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26 dodge ignition timing


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My 1926 sedan took 5 quarts of oil. The mechanics handbook said four but the level indicator was a little on the low side so I added another quart and it brought it about 3/4's of the way up between the two cast marks on the #1 cylinder wall.

As for the timing, sorry I can't help you with that one.

Dave

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If you have the distributor already installed heres how you can check the timing, it may not be precise but near enough to get it running. Remove all the spark plugs and turn the engine over by hand, that is in a clockwise direction facing the engine; but you probably have a crank handle anyway so can only turn in one direction.

You will need an assistant to hold their finger/thumb over the spark plug hole of number one cylinder and all of this should be done slowly, as the piston moves up to the firing point you should feel the pressure increasing under your finger/thumb, at the point where the pressure begins to decay you are at top dead centre or the firing point, this is the bit which determines the preciseness of your timing and you may need a couple of attempts to "feel" this position correctly.

Having reached this position go to the distributor, note the position of the number one spark plug lead in the distributor cap, then remove the cap and observe that the distributor rotor button is pointing towards the position of number one spark plug lead when the cap is fitted. Now look at the contact breaker points and determine that they are open approximately 0.020" or the width of say a paper clip.

OK so this what you should be observing, if its not right you need to come back with your observations and we take it from there.

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To add to what hchris said one of the valves of number 4 cylinder is closing {I think it's the exhaust but I'd have to look}at the precise time that number one is at TDC. Just as you think number one is at TDC check the valves of number 4. It will be perfect when you can turn the lifter with your fingers, signifying the valve is closed. I like to then loosen the distributor shaft and use a test light hooked to the points wire from the coil. When you turn the distributor shaft and the light lights up your timing is correct.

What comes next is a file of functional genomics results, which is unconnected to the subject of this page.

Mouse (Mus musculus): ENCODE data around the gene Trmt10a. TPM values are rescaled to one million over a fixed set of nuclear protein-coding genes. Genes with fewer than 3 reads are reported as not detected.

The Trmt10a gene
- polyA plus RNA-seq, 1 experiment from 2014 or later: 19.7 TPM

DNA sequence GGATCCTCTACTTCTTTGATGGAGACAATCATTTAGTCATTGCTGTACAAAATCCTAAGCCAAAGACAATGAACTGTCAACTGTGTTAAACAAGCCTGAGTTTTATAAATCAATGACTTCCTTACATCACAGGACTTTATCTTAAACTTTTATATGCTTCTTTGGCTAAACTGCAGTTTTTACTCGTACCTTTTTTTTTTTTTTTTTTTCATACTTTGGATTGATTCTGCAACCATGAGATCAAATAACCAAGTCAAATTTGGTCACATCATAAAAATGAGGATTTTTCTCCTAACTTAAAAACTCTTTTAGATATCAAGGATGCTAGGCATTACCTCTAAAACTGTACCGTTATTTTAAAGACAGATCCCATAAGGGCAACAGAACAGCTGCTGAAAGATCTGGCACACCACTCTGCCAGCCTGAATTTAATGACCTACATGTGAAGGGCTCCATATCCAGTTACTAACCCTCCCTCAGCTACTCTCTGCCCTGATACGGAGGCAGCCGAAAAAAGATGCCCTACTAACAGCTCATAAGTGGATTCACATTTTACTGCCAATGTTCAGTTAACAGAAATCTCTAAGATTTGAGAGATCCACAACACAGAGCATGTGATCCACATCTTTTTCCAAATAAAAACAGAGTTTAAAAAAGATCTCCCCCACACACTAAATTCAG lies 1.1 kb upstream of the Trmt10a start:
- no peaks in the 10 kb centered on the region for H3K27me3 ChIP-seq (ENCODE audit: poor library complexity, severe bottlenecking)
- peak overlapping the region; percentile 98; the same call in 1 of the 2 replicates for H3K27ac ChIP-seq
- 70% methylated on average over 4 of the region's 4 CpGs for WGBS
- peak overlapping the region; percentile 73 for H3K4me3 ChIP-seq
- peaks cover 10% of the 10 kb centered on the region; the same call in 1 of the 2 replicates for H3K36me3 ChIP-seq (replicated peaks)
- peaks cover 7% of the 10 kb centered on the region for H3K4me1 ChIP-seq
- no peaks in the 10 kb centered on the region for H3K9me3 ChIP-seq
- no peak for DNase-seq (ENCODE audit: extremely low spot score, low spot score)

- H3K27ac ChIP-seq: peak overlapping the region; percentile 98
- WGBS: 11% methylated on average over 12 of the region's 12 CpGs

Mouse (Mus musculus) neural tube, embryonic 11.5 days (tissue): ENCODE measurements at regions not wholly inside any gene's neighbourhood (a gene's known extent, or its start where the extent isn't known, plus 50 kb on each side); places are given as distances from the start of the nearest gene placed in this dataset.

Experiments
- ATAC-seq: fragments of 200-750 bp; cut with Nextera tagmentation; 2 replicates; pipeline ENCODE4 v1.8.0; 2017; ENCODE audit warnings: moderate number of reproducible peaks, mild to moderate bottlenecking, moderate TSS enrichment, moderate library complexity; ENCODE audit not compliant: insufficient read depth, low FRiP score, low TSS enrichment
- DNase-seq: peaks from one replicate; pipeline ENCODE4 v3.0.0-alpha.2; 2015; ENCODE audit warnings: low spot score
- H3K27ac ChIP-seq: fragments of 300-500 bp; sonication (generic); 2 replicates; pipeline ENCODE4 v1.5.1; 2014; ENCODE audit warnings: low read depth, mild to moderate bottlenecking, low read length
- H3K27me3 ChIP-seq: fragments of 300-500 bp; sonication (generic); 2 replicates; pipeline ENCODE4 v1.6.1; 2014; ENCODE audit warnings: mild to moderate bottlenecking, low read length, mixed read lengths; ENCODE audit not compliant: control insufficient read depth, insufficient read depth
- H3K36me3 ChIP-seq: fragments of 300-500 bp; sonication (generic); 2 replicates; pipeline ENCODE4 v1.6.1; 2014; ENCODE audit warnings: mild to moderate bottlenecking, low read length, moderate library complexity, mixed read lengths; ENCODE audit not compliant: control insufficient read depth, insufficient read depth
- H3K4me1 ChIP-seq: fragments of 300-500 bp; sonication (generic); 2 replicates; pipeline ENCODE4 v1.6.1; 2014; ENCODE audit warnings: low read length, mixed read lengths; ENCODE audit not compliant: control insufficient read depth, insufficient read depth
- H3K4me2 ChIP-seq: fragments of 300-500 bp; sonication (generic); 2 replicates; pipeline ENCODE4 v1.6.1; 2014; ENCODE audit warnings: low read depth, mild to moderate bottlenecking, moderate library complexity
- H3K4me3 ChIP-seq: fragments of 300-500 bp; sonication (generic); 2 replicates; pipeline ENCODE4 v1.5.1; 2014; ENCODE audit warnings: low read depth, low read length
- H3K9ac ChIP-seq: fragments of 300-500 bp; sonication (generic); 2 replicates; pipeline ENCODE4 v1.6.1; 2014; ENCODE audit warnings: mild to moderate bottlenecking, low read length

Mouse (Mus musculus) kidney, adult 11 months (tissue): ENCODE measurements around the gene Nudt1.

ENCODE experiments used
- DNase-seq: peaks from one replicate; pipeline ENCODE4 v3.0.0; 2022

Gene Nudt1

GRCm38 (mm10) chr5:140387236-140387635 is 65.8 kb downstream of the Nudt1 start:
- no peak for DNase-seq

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Yes you could check the valves on number 4 ( assuming we are talking 4 cylinder here )however that opens a new dimension which would mean removing the side plates to see the valves.

If you go to this trouble then you would observe number 4 exhaust valve closing and number 4 inlet opening at the same time number one piston is on top dead centre of the compression stroke, and yes you should be able to rotate the lifters on both valves of number one cylinder thus indicating both valves are closed.

However we are still in the close enough zone; if you want to be precise then you will need to use a top dead centre indicator which, if my memory seves correctly, can be accessed via a removable plug in the cylinder head where you insert a rod and watch as the upcoming piston pushes the indicator rod up and you can actuallly see the precise point at which the piston reaches top dead centre, more work though.

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To find TDC you will need a fixture that you can run #1 piston up against (mark the crank). Then rotate the engine backwards almost one revolution and up against the fixture again (mark the crank). The mid point of these two marks is TDC.

I made a fixture by breaking a spark plug up and running a screw thru it. You could probably buy one somewhere.

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Not a Dodge expert, but most cars of this era did not have crank pulley timing marks, so you had to go through this debilitating exercise to get it right.

Dont forget we are talking pre vacuum assist distributors here which were manually advanced and retarded as you drove along, so initial timing was fairly hit and miss.

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The way DB mechanics used to adjust the static timing in the olden days was to keep advancing it in tiny increments as long as the engine still ran well at idle with the advance lever all the way up. When it started to run worse at idle with the advance lever up than with the lever down, they would back it off to the previous setting.

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  • 4 years later...

Hi there

Can you help me with my timing issues. I can't work out if I should have a magneto or a distributor. (the car came without it) it is an australian model. A106449.

How does the advance/retard work for the magneto system? Is the magneto system replacable with the distributor? What is the correct firing order?

I think it is a 1924 dodge (has been made into a ute) Single system starter/generator .

So many questions.

Cheers

Shayne

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Hello Shayne, we can help you. If I am not mistaken you have not started a new post concerning the issues you are having and by doing this your posts may be easily read and then dropped or forgotten.

Start a new post or direct me to where you have started a new post and if no one else will I will do what I can to help you.

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